"There is no darkness so great that it can extinguish the light of even one tiny flame."
It's April, 1912, and with her mother's death, fifteen year
old Liliana Alvaro must face the difficult fact that she and her nine year old
brother, Jossue, and her six year old sister, Maravilla, are now orphans. Swept up by a tide of circumstances she
cannot control, Liliana struggles to keep her family together. When the three agree to board a train for an
unknown destination to be "placed out west" Liliana knows that even
with her fierce determination, Jossue's shrewd schemes, and Maravilla's
childlike faith there is little hope that they will stay together.
Yet Maravilla has a secret or two to tell and it seems as if Mamá and Papá have left behind more than just loving memories. Ideas of treasure and wealth and long-lost family fire Liliana's hopes and dreams. With single minded focus, Liliana forges ahead becoming a young woman willing to sacrifice everything to recover what her family has lost.
When the chance to claim her birthright is within her grasp at last, Liliana is forced to face the hardest of all questions: what was the true treasure that her parents wanted her to have?
Actual Facts About The Orphan Trains
What could have brought about the shocking yet true concept
of gathering up poor, desperate, helpless children, placing them on trains and
shipping them out west to be claimed by perfect strangers? It’s hard for those of us warm and well fed sitting
in our comfortable homes to understand the rationale or the need and yet for
more than seventy-five years it was a viable solution for over 200,000 infants,
children, and teenagers.[ii]
Back in the late 1800’s and early 1900’s the United States struggled from extraordinary pressures. There was the astronominical healing process as the nation worked to recover from the Civil War where over 700,000 lives were lost (a number still not matched today). Immigration had exploded as an estimated 30 million Europeans would travel to the United States by 1914. And an incredible industrial revolution was occurring that included electricity, telephone, transcontinental train travel, automobile travel, and flight. The delicate balance of life and death, prosperity and poverty, and hope and despair leaned toward the darkness for many during this time and prompted Frederlick Law Olmstead to observe, “There’s a great work wants doing in this our generation.”[iii]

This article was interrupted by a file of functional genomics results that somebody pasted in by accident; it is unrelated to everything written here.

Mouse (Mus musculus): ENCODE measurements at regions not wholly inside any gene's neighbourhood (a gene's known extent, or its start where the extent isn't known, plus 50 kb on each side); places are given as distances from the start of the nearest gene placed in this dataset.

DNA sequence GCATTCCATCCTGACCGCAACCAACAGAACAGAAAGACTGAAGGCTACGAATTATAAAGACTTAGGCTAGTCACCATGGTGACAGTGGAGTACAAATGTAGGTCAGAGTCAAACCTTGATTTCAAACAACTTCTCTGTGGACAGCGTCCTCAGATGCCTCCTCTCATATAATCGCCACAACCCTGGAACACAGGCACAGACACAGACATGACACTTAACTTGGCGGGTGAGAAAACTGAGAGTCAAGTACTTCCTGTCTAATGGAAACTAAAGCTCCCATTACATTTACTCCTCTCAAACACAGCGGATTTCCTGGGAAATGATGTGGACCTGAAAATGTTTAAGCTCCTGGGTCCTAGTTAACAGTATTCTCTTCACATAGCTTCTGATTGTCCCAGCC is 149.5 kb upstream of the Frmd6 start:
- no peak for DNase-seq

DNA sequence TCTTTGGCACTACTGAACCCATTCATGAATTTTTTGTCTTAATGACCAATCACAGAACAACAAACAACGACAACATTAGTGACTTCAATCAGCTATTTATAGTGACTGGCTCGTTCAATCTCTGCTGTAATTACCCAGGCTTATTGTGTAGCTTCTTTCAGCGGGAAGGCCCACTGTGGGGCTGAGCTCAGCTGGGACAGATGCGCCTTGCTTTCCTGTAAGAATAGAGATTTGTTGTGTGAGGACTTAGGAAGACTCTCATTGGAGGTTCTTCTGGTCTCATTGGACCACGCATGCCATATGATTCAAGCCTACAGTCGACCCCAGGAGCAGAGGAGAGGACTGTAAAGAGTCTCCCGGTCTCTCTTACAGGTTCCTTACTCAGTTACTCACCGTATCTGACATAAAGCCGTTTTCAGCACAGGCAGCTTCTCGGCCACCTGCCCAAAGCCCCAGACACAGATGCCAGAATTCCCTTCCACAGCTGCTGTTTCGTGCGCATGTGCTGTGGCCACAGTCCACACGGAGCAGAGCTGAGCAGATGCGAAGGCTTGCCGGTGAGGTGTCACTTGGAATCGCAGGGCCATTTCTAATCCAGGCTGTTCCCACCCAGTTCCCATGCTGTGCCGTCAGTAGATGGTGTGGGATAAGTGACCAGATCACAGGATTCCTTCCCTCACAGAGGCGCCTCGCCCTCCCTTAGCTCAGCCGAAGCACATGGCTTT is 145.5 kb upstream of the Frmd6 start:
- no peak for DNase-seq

In 1849, New York’s first police chief reported that 3,000 children – or close to one percent of the city’s total population – lived on the streets and had no place to sleep but in alleys and abandoned buildings or under stairways.[iv] Charles Loring Brace was an idealogical minister who walked through the teeming city streets of New York and saw a need he believed he could address. During his time and even today he had his detractors as well as his supporters. Critics pointed out his ideaological belief that the west was an endless expanse of wealth and plenty where nightly dinner tables groaned under unimaginable bounty. Spiritual leaders were horrified by his lack of concern when matching diverse religious backgrounds between children in need and families in want. This prompted Catholic Charities to set up their own orphan train system which included scrupulous religious vetting for potential adoptive families. Regardless of these criticisms, my predominant opinion as I read Charles Loring Brace’s story was, “At least he did something.”
In March, 1853, he extablished an organization known as the Children’s Aid Society which still exists today (http://www.childrensaidsociety.org/). Initially, Brace wanted to offer education, religious guidance, jobs and good homes to children in need. He established the nation’s first runaway shelter and the Newsboy’s Lodging House where vagrant boys could receive an inexpensive room, board and a basic education. Brace, strapped for cash, soon was unable to meet the overwhelming demands of children needing assistance. His concept, to ship children west to the countryside and allow families to choose a child to bring home and care for, came out of his desire to address this dilemma. The first $50 donation towards this effort was given by Mrs. John Astor in 1853.[v]